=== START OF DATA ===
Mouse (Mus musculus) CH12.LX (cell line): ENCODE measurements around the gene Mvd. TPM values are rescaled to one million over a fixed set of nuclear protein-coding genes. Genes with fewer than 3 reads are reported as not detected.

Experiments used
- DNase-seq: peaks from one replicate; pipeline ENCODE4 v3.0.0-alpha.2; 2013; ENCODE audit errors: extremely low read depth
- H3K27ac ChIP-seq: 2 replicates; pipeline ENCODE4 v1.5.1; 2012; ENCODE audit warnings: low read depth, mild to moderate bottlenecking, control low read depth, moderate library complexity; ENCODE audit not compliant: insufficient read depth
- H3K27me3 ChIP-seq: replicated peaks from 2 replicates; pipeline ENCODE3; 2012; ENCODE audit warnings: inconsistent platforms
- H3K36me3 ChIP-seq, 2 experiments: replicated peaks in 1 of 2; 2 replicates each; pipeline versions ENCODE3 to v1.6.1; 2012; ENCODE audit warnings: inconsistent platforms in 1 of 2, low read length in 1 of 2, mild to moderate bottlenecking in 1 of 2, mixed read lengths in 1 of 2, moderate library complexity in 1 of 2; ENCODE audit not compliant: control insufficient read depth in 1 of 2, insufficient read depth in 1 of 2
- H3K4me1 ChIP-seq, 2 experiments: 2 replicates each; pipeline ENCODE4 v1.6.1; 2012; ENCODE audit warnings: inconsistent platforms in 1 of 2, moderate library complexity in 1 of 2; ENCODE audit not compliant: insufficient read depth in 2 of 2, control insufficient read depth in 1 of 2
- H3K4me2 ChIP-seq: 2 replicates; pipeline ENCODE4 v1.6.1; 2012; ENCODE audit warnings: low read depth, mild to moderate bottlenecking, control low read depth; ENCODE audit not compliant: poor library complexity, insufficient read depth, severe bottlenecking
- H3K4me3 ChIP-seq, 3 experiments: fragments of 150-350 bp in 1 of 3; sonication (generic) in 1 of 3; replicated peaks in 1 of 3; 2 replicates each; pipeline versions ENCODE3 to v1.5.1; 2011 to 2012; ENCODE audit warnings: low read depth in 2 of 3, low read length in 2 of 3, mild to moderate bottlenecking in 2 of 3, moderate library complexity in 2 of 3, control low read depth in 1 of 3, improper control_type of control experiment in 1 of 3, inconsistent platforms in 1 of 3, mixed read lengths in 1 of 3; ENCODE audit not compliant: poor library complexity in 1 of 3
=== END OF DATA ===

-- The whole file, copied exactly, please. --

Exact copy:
Mouse (Mus musculus) CH12.LX (cell line): ENCODE measurements around the gene Mvd. TPM values are rescaled to one million over a fixed set of nuclear protein-coding genes. Genes with fewer than 3 reads are reported as not detected.

Experiments used
- DNase-seq: peaks from one replicate; pipeline ENCODE4 v3.0.0-alpha.2; 2013; ENCODE audit errors: extremely low read depth
- H3K27ac ChIP-seq: 2 replicates; pipeline ENCODE4 v1.5.1; 2012; ENCODE audit warnings: low read depth, mild to moderate bottlenecking, control low read depth, moderate library complexity; ENCODE audit not compliant: insufficient read depth
- H3K27me3 ChIP-seq: replicated peaks from 2 replicates; pipeline ENCODE3; 2012; ENCODE audit warnings: inconsistent platforms
- H3K36me3 ChIP-seq, 2 experiments: replicated peaks in 1 of 2; 2 replicates each; pipeline versions ENCODE3 to v1.6.1; 2012; ENCODE audit warnings: inconsistent platforms in 1 of 2, low read length in 1 of 2, mild to moderate bottlenecking in 1 of 2, mixed read lengths in 1 of 2, moderate library complexity in 1 of 2; ENCODE audit not compliant: control insufficient read depth in 1 of 2, insufficient read depth in 1 of 2
- H3K4me1 ChIP-seq, 2 experiments: 2 replicates each; pipeline ENCODE4 v1.6.1; 2012; ENCODE audit warnings: inconsistent platforms in 1 of 2, moderate library complexity in 1 of 2; ENCODE audit not compliant: insufficient read depth in 2 of 2, control insufficient read depth in 1 of 2
- H3K4me2 ChIP-seq: 2 replicates; pipeline ENCODE4 v1.6.1; 2012; ENCODE audit warnings: low read depth, mild to moderate bottlenecking, control low read depth; ENCODE audit not compliant: poor library complexity, insufficient read depth, severe bottlenecking
- H3K4me3 ChIP-seq, 3 experiments: fragments of 150-350 bp in 1 of 3; sonication (generic) in 1 of 3; replicated peaks in 1 of 3; 2 replicates each; pipeline versions ENCODE3 to v1.5.1; 2011 to 2012; ENCODE audit warnings: low read depth in 2 of 3, low read length in 2 of 3, mild to moderate bottlenecking in 2 of 3, moderate library complexity in 2 of 3, control low read depth in 1 of 3, improper control_type of control experiment in 1 of 3, inconsistent platforms in 1 of 3, mixed read lengths in 1 of 3; ENCODE audit not compliant: poor library complexity in 1 of 3